Chelsea Wolfe: “Hiss Spun” Album Review

Written By: Filip Teovanovic

Website: http://www.kurrentmusic.com/profile/?user=sufferhead

Originality: (4 / 5)
Vocals/Flow: (4 / 5)
Lyrics: (4 / 5)
Production: (4 / 5)
Average: (4 / 5)

Another day, another review of an artist who sublimes their chaos into art. On her fifth album, Chelsea Wolfe decided to accept both the inner and the outward chaos and transform it through music into something real, palpable and substantial. She managed to tame the chaos. Although always oriented towards obscure expression, on Hiss Spun, Chelsea went one step further in personal and professional sense.

According to Chelsea, this record is an escapism conceptualized as a chaos of the world and inability to control every single aspect of life. The world is in constant flux of accelerated changes that are impossible to hinder or make fixed. The change is attached to escapism because it’s not about running away from life, rather avoiding stillness. Chelsea says that is ok to accept your chaos and I totally agree with her. The name of the album can be interpreted as a circulation of sounds that increase with change such as whistle and grinding. Hiss is the expression of disapproval, while the flux is something that constantly annoy us by disrupting our equanimity. But there is a way to accept the change. Change is inevitable and we might as well find comfort in that.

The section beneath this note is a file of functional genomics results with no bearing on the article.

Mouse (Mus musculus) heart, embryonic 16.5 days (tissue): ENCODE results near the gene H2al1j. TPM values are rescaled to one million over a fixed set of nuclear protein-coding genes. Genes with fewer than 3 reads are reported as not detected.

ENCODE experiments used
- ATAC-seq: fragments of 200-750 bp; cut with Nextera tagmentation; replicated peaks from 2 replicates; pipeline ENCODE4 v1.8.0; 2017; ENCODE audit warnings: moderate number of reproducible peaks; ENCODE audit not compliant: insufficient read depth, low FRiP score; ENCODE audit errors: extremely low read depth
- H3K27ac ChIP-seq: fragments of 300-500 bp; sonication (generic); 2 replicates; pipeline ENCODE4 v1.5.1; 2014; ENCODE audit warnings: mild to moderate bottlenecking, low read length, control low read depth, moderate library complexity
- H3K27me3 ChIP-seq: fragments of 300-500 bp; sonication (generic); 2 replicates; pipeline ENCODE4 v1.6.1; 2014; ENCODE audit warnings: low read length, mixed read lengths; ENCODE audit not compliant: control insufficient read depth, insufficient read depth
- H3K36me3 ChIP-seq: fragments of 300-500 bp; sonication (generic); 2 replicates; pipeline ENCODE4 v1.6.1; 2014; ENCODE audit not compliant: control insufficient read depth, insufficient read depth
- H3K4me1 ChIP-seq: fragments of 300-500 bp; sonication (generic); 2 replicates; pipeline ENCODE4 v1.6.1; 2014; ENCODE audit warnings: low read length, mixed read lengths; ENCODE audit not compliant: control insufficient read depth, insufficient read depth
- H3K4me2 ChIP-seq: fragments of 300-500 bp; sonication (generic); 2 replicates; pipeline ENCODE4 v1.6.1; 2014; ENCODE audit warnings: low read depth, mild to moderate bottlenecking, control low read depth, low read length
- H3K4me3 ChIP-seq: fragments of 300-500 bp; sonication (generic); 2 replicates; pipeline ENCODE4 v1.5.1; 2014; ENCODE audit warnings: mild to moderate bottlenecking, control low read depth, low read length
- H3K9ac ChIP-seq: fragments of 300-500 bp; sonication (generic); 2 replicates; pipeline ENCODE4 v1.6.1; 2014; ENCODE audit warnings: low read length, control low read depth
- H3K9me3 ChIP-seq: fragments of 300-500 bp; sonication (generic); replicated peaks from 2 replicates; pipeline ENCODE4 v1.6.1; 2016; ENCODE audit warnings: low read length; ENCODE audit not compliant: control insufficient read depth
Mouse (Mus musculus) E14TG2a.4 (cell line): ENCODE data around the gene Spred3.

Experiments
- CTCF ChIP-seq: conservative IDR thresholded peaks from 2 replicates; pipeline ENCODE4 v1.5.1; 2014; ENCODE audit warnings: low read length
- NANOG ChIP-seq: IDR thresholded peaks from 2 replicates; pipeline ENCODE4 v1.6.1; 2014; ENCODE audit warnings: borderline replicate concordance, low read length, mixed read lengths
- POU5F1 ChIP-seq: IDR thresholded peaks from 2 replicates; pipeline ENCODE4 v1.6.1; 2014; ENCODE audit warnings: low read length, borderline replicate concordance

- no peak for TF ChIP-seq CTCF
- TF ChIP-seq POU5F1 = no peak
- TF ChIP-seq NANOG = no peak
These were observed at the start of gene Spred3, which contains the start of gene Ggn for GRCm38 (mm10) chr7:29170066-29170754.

The album is recorded in Salem, in Kurt Ballou’s studio, which also has its meaning since Chelsea does not hide her feministic attitudes, even though they are not emphasized in her works. Ben Chisholm and Jess Gowrie are her longterm collaborators, and their contribution is omnipresent here as well.

Hiss Spun is musically related to the above mentioned sounds. We might know Chelsea as a vocalist who likes to incorporate twisted tones in her interpretation, but on this record everything is left to the instruments, while her vocal is pure. Instruments create the impression of chaos, disorder and conflict. Frequent use of distortion and film effects of cuts are main facets of Hiss Spun. Chelsea is always somewhere in between nature and artificiality, which is why her style comes out as amalgam of mimesis of nature and production of tech sounds.

Her vocal is torn between calmness and intensity similar to metal artists. This is still a Goth album, although more doom than any of its predecessors. From folk debut to distorted Abyss to Hiss Spun, Chelsea showed us in which direction she wants to go.

“Vex” is such an idiosyncratic number. Aaron Turner is featured on this one and his vocal gave the track a dose of heaviness that Wolfe wanted to accentuate. Alongside claustrophobic and torturous “16 Psyche” that is named after recently discovered asteroid, this is the best moment of the album. “16 Psyche” is particularly intriguing because of the artist’s candor in the lyrics, but also due to beautiful orchestration. “The Culling offers haunted interpretation and dramatic subtext. Strain and Particle Flux reveal the concept of the release, while closing Scrape ends the album in a sudden and sharp cut.

Sensibility of Chelsea Wolfe got its true manifestation on this record and flamed in her songs in the best way possible. It is clear that she is maturing and that the right people are around her. Exciting!